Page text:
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Wolf Spiders

Wolf spiders are one of the best-known type of spider in the United States and other parts of the world. They vary widely in size, color and habitat. Small wolf spiders are less than one inch, whereas, some species are as big as two inches in length. In South Carolina many types of wolf spiders can be found in many environments. During summer months they can be found hunting in many locations, such as: woods, open grasslands, and along streams or lakes. Some wolf spiders can “walk on water” using tiny hairs on their feet to stay afloat. This allows them to escape predators, but also to feed on small prey in the water.

Wolf spider Photo source: University of Virginia Wolf spiders have two hunting strategies. They can be idle predators that wait for prey to pass by, or they can actively hunt their prey. They react mainly to vibrations caused by wings beating or by prey walking on the ground. These spiders can eat a variety of prey, such as: houseflies, crickets, cockroaches, and occasionally grasshoppers.

Wolf spiders are mainly active at night, feeding during early evening hours, but they also are found active during the day along streams and lakes. One way to see these spiders during the night is by shining a flashlight at the ground or into a patch of woods. The spider’s eyes will glow back at you. They have a disc located in the back of their eyes to help them see at night, and this disk reflects light from the flashlight.

Wolf spiders have an interesting life cycle. The female is known for her ability to care for her young. She produces an egg sac that may contain over 100 eggs. She attaches the egg sac to her abdomen. Weeks later, when the spiderlings are developed, the female rips open the egg sac wall, and the spiderlings climb onto her abdomen, holding onto her hairs. There can be several layers of spiderlings holding onto each other. The young only stay on the mother’s abdomen for about a week before they disperse.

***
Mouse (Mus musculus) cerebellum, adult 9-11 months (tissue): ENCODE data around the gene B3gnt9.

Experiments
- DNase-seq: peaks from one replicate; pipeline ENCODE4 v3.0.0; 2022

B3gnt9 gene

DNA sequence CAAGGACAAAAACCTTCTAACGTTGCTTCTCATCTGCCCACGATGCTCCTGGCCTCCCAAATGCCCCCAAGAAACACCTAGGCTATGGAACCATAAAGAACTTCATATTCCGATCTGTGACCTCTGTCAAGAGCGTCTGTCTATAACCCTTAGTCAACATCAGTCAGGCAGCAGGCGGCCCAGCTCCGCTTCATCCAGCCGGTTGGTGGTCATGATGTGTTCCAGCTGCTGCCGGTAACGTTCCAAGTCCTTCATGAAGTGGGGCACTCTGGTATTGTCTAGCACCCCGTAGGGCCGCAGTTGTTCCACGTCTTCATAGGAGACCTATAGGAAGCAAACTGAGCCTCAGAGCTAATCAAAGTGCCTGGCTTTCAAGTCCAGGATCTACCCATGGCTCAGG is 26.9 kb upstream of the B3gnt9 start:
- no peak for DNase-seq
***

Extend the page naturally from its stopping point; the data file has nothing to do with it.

Before winter, wolf spiders may wander into homes and stay there for the duration of the cold weather. While indoors they remain behind doors, in windows, house plants, closets, or behind furniture. These spiders do not cause any harm to humans or homes.

The best way to control wolf spiders in your home is to take each case one at a time. Exclusion is the best strategy for keeping wolf spiders outside. Keep doors and windows screened and closed, and seal entry points around framing with weather stripping. This will prevent spiders and their prey from entering. If you find a wolf spider inside, the best way to get rid of it, is to use a container to catch the spider and release it outside.


Prepared by Michael Vickers, Graduate Assistant, Patricia A. Zungoli, Extension Entomologist/Professor, and Eric P. Benson, Extension Entomologist/Associate Professor, Department of Entomology, Soils, and Plant Sciences, Clemson University.
EIIS/HS-35 (New 05/2001).


This information is supplied with the understanding that no discrimination is intended and no endorsement by the Clemson University Cooperative Extension Service is implied. Brand names of pesticides are given as a convenience and are neither an endorsement nor guarantee of the product nor a suggestion that similar products are not effective. Use pesticides only according to the directions on the label. Follow all directions, precautions and restrictions that are listed.

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